The thing to remember about telecommuting is that it’s lost face time with your colleagues and boss, and you’ve got to make time while in the office to make up for that lost time.

When 2012 started, I thought telecommuting was something you do on a day without real work, in a startup-like mid-size, those days don’t exist – and that’s a good thing, because by the end of 2012 I can safely say telecommuting days are the days you take to really go heads down (even with This Will Destroy You or The Wire blaring in the background) and get shit done. Asking for a telecommuting day no longer carries a guilty connotation with me, and as a person who consistently delivers, I actually *need* the freedom to just go do the right thing from time to time.

I learned to track myself better.

I’ve always been a list maker, and from time to time I burn myself out with the lists. There’s a balance between the lists and actually letting life just happen, and I suck at that balance.

It turns out, I had a fatal flaw in the way I managed lists. That is, I deleted items after I finished them.

Don’t delete items after you finish them, grey them out, in place, and make a new list each week.

When you grey the items out, you start to get a feel for how much you actually accomplish.

Going into 2012 I was constantly feeling stressed out that I was never on top of my list, and that the list was constantly growing.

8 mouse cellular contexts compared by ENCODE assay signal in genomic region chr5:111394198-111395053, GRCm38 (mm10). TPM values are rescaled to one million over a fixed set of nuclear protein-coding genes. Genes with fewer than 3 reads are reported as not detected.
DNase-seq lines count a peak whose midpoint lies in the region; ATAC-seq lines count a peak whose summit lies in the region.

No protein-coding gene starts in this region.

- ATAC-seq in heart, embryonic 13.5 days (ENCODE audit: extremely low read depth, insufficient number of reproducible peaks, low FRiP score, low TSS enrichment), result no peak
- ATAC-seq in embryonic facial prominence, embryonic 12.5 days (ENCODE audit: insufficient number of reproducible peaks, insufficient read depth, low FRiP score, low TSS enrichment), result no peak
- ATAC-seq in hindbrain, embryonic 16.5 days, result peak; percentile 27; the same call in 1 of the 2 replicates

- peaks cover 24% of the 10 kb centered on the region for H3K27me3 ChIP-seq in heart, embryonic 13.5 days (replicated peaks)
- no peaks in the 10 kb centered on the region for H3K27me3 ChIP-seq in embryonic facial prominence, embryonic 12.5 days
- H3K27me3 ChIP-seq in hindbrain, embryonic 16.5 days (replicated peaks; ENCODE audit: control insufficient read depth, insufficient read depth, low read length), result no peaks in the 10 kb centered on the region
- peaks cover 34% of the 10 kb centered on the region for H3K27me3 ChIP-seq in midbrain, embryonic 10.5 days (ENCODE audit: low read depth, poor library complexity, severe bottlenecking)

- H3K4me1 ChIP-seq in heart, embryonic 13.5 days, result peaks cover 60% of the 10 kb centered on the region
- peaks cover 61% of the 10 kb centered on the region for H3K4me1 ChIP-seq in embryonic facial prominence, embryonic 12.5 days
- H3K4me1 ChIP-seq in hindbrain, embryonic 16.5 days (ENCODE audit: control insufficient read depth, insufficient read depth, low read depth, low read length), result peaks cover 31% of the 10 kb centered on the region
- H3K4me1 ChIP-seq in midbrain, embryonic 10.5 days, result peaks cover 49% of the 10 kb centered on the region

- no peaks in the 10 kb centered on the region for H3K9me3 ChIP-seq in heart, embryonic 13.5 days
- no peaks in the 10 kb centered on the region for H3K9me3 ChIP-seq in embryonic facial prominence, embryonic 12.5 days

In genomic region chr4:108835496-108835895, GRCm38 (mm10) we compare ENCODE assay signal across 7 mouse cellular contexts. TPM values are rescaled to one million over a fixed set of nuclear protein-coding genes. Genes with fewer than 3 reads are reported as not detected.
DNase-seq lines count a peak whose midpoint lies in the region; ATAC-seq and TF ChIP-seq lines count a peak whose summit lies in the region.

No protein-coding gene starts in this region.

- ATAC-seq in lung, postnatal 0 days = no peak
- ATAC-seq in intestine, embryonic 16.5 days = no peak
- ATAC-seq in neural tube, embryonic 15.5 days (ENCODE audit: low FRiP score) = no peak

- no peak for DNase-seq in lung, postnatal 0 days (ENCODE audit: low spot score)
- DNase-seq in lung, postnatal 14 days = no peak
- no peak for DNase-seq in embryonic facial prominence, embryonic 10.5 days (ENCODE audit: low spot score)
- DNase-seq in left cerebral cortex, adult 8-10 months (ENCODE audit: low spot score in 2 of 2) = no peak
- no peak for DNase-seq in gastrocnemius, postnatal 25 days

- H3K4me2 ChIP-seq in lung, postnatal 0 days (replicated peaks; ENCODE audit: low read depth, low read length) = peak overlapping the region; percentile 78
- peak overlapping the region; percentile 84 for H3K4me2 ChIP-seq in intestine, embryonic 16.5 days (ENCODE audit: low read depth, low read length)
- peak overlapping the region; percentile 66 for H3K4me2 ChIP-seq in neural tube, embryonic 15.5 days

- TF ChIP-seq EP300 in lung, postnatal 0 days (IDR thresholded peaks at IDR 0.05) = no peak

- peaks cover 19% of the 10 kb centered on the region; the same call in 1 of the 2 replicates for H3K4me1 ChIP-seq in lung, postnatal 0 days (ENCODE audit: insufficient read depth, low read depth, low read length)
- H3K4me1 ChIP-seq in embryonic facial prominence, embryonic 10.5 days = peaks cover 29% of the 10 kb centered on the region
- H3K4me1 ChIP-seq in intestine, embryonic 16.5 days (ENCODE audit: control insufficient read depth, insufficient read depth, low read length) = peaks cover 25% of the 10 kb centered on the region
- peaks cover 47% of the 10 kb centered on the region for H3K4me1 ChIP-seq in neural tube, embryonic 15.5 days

After a year of greying items out I feel worlds different, I now have great pride in how much I accomplish, and yet I also finally understand about how many items I can truly knock out per week. I also, for better or for worse, realize what a shitty friend and flake of a person I can be sometimes, because the lists show me these things where before the giant list that never ends with deleted items did not.

I learned that tracking myself does not matter.

One thing I’ve always done with my lists of tasks at work is track what I did each day, because I thought I could cover my ass with the paper trail. It turns out, that matters somewhat, but .. well, not really ..

I learned to be fired (and, when to quit).

I wasn’t fired, I was layed off, budgets got tight, last in first out, etc, but really – I was fired. I was on the top of the boss’ list to axe for a while, and I knew it. I wasn’t a great cultural fit, and had fundamental philosophical differences with prioritization and feel-good-about-ourselves-rewriting-endlessly-for-the-hell-of-it wankery.